Black-Latino Relations in Transistion
ED GORDON, host:
I'm Ed Gordon. This is NEWS & NOTES.
As you just heard on our roundtable, Mexico's president, Vicente Fox, responded publicly for the first time to allegations of racism based on comments he made about Mexicans and African-Americans. Fox made his comments just days before voters in Los Angeles elected the city's first Latino mayor in over 100 years. Commentator Todd Boyd believes these two events could mark the beginning of a major transition in the relationship between African-Americans and Latinos.
What was striking about Villaraigosa's victory was his ability to pick up the votes of many African-Americans who had voted overwhelmingly for his opponent, departing Mayor Jim Hahn, in the 2001 election. I'm still trying to figure out what it was about Vicente Fox's comments that offended people.
As a native of one of this nation's blackest cities, Detroit, and now a longtime resident of the City of Angels, where Latinos make up the majority, I've seen firsthand the evidence of Fox's truth. It makes perfect sense to me that after all the years of struggle African-Americans have experienced in this country someone decided that they're tired of doing all the dirty work. It also makes sense that Latino immigrants would rush to fill this void.
America has a long tradition of trading up. As people assimilate into the mainstream, they're less likely to desire work that still defines them as being at the bottom. Immigrants gladly fill in the blanks as this allows them a chance to eventually move into the mainstream themselves. Fox kept it real. Maybe his words bespeak a truth that some people don't want to acknowledge, but it is no less truthful.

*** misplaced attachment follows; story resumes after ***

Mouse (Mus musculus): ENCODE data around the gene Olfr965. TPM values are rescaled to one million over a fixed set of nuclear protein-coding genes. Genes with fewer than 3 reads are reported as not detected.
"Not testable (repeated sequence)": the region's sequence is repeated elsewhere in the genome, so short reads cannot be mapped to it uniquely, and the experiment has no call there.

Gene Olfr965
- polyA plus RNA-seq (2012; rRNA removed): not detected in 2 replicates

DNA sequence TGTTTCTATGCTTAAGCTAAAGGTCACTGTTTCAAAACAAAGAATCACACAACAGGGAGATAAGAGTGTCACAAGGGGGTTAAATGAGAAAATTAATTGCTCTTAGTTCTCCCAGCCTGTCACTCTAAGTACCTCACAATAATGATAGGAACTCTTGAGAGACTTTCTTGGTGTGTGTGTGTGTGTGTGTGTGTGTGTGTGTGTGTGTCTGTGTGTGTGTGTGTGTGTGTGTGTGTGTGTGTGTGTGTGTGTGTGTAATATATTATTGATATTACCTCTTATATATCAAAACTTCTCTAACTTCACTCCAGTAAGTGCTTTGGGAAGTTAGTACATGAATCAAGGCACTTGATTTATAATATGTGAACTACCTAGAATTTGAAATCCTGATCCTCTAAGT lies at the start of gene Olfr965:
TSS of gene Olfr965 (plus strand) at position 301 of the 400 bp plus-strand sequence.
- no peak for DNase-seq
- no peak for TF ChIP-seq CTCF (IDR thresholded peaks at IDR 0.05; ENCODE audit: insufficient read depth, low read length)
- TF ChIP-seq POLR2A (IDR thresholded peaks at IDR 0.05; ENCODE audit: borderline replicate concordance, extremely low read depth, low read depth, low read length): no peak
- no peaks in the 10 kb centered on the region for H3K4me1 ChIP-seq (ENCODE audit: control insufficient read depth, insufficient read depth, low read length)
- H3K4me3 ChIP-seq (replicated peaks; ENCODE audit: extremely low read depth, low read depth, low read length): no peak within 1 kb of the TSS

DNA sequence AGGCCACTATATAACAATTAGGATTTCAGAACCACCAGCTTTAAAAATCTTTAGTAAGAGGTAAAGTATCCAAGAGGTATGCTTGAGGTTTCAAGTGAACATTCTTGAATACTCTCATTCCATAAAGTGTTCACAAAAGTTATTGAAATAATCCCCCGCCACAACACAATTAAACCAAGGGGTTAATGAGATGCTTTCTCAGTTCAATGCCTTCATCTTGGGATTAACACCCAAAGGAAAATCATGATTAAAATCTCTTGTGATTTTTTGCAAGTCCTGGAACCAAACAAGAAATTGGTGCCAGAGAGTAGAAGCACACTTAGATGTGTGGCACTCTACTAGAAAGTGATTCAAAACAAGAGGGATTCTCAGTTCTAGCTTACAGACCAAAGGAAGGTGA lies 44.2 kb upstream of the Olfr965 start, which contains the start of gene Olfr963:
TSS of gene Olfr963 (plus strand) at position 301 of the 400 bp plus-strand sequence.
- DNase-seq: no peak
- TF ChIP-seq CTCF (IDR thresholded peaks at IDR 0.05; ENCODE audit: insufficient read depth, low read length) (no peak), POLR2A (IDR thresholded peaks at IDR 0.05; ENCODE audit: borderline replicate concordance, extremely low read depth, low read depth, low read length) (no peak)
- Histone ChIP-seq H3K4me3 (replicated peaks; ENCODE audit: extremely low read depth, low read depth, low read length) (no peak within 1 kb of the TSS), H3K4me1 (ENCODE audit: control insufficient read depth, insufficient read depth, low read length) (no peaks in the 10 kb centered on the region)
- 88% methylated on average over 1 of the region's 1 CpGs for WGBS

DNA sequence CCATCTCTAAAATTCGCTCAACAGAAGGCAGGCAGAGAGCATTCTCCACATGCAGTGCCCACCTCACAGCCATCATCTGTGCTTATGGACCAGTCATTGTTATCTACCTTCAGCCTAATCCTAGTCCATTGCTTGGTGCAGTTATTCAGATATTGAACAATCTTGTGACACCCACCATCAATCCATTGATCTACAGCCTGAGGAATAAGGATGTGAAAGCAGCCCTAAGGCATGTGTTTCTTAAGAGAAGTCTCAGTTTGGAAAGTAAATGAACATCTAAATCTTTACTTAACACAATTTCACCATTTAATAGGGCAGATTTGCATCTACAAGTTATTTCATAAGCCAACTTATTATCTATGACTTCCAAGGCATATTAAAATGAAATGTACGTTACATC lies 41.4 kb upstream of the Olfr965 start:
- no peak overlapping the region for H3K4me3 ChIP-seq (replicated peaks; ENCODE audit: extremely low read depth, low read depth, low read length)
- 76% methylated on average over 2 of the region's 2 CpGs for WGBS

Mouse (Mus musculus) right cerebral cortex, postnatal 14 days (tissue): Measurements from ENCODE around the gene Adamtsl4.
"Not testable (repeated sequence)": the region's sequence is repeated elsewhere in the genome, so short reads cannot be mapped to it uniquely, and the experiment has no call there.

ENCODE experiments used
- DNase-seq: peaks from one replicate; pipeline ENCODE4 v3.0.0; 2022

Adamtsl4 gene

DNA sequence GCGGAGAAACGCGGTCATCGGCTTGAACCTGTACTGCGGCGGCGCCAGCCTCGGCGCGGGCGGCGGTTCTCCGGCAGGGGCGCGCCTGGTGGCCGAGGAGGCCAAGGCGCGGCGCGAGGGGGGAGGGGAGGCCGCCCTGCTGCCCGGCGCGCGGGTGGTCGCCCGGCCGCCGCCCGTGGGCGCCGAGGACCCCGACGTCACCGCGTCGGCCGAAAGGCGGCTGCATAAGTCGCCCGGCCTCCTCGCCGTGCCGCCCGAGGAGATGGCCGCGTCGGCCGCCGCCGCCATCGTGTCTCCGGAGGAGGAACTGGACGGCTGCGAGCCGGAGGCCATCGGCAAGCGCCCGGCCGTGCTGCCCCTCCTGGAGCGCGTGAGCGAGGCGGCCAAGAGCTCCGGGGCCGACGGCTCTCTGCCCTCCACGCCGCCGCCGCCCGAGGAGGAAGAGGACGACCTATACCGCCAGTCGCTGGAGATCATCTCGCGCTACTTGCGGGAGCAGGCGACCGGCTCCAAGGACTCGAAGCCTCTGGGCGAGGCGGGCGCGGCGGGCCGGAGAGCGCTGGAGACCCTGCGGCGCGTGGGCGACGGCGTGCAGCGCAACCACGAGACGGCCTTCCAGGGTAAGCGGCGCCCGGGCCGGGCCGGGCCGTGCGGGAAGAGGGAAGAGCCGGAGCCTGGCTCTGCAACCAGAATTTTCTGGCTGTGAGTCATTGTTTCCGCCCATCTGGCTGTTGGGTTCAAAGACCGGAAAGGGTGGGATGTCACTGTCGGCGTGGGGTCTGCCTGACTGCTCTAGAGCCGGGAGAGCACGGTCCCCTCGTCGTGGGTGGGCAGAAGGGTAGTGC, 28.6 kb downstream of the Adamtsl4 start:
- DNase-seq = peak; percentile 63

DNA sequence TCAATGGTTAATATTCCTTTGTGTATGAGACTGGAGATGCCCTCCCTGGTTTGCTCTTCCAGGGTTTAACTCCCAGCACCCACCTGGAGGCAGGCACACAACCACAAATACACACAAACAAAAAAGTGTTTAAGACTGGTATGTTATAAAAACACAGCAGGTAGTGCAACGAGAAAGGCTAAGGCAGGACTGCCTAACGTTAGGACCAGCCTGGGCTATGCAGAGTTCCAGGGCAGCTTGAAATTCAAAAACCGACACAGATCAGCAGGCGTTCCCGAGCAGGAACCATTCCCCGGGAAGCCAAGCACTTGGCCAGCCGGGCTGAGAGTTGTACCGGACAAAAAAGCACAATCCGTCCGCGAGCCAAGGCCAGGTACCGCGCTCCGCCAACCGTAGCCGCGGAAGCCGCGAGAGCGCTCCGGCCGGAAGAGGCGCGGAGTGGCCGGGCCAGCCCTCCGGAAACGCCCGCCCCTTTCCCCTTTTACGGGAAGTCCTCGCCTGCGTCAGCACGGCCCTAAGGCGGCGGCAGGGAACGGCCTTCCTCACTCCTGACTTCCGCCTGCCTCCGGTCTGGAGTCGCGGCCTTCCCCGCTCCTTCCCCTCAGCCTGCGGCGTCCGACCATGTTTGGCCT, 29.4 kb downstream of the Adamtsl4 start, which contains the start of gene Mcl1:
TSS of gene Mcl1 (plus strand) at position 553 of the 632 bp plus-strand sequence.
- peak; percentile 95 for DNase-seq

In Los Angeles, many older African-Americans expressed both publicly and privately that they were concerned about voting for Villaraigosa because they felt that he would only engender policies favorable to Latinos. When are we going to wake up? It seems that some African-Americans have become quite comfortable in their status as America's ultimate victims. It's as though no one can ever be at the bottom because this is our spot. Thoughts like this are depressing to say the least. And this competition for the bottom is one that I want no part of. There is no pride in being able to say that I am worse off than you. Instead of fighting for the lowest rung of the ladder, maybe people should use these recent events as an opportunity for identity adjustment and coalition building across race.
One of the dangers of unconscious assimilation is to employ some of the same thoughts that were once used against you towards others. This is simply the same old soup reheated and I, for one, don't like the taste of leftovers.
GORDON: Todd Boyd is also known as the Notorious PhD. He's a media commentator, author and professor of critical studies in the USC School of Cinema and Television.
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